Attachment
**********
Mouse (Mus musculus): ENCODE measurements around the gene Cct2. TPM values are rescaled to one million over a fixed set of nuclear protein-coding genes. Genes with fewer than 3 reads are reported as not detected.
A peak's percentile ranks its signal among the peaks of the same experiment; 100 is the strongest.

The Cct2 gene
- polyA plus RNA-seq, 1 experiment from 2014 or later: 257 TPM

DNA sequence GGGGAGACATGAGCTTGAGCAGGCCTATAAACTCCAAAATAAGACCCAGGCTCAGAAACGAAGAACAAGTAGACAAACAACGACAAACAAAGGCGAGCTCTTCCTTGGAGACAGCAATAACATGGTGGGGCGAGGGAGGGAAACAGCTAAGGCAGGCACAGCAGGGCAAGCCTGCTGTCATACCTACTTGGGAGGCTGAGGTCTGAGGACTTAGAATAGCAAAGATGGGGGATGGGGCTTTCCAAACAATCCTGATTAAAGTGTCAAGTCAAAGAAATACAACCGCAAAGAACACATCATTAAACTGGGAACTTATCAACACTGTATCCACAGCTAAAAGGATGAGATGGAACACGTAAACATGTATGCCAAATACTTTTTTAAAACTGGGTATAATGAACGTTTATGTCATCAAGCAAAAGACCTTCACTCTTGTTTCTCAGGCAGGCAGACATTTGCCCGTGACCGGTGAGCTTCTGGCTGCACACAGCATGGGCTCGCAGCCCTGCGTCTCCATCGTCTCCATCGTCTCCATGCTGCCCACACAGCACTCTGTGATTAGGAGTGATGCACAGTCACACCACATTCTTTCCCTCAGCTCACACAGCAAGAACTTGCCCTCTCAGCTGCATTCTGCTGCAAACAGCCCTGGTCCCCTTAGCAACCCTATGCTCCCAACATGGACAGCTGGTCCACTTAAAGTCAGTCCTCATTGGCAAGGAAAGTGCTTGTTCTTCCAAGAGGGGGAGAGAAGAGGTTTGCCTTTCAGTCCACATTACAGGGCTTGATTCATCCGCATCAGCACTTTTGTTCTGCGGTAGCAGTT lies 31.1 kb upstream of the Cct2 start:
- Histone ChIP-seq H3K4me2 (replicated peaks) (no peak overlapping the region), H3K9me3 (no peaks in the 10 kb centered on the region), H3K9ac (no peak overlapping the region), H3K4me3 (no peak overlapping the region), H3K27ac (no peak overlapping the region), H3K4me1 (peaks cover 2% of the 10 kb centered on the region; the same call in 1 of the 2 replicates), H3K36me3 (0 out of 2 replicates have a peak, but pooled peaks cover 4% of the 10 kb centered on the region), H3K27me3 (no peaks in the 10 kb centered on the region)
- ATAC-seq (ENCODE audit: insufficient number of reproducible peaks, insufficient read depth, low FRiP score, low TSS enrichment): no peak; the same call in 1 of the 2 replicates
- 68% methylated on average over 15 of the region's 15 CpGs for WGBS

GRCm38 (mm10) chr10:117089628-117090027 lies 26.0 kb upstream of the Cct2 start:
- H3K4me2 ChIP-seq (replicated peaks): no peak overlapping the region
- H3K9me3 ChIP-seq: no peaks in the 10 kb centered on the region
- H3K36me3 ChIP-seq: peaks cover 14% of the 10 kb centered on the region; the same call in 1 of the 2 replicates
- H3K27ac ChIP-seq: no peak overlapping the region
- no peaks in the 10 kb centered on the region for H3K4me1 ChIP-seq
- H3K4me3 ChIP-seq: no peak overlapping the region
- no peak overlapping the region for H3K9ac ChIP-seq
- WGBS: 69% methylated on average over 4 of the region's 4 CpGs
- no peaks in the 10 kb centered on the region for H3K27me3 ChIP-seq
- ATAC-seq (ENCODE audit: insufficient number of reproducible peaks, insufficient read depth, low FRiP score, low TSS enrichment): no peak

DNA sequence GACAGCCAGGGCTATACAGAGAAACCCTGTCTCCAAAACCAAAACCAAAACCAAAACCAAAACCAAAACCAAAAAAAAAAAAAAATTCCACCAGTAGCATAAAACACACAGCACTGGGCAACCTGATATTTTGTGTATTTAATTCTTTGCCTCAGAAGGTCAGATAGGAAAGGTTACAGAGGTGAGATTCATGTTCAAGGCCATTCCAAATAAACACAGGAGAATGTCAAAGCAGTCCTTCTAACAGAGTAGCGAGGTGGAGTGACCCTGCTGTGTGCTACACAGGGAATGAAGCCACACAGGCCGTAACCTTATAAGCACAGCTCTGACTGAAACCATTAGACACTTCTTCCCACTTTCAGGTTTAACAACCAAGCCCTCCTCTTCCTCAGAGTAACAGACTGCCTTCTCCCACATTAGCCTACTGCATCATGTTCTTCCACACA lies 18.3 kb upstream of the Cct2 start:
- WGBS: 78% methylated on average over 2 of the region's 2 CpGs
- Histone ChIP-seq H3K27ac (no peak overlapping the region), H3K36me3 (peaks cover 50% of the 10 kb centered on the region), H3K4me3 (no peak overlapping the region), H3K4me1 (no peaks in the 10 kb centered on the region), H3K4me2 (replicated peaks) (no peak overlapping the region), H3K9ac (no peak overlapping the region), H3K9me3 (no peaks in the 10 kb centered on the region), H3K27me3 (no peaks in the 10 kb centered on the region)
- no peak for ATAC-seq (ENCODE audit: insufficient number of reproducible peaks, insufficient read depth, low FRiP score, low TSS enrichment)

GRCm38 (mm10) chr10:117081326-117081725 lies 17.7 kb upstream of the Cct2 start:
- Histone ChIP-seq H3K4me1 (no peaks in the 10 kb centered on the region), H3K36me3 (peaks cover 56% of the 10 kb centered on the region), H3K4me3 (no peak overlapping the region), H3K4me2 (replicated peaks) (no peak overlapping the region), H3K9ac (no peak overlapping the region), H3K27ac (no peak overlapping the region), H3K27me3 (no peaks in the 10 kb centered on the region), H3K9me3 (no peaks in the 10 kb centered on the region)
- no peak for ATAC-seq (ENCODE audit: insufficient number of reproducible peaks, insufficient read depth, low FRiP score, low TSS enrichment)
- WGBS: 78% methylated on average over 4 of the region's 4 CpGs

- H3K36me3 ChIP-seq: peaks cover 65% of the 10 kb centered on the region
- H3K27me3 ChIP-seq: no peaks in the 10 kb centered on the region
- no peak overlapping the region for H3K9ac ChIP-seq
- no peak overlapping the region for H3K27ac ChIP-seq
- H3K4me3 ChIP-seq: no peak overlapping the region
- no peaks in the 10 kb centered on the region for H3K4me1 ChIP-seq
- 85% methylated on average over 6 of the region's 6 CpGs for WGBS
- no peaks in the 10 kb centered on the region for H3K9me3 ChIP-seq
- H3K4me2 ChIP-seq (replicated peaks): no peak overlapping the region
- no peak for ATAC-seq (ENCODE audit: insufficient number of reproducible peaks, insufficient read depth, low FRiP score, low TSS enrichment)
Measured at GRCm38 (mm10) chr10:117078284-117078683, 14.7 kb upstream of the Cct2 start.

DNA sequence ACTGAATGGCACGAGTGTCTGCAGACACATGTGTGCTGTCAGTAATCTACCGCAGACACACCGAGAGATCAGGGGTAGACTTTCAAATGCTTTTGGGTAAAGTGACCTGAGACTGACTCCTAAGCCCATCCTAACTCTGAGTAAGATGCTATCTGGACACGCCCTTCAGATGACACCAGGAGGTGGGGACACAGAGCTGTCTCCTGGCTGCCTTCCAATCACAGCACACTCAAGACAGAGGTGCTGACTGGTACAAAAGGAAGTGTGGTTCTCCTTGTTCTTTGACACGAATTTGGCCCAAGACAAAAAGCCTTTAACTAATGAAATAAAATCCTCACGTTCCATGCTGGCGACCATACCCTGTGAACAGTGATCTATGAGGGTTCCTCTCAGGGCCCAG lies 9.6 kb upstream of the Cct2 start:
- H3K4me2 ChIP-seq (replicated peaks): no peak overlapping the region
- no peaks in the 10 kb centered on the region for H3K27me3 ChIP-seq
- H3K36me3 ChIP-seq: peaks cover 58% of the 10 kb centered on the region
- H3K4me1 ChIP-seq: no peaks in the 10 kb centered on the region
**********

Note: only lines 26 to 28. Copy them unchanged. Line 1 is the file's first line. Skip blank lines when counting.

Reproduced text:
- no peak for ATAC-seq (ENCODE audit: insufficient number of reproducible peaks, insufficient read depth, low FRiP score, low TSS enrichment)
- WGBS: 78% methylated on average over 4 of the region's 4 CpGs

- H3K36me3 ChIP-seq: peaks cover 65% of the 10 kb centered on the region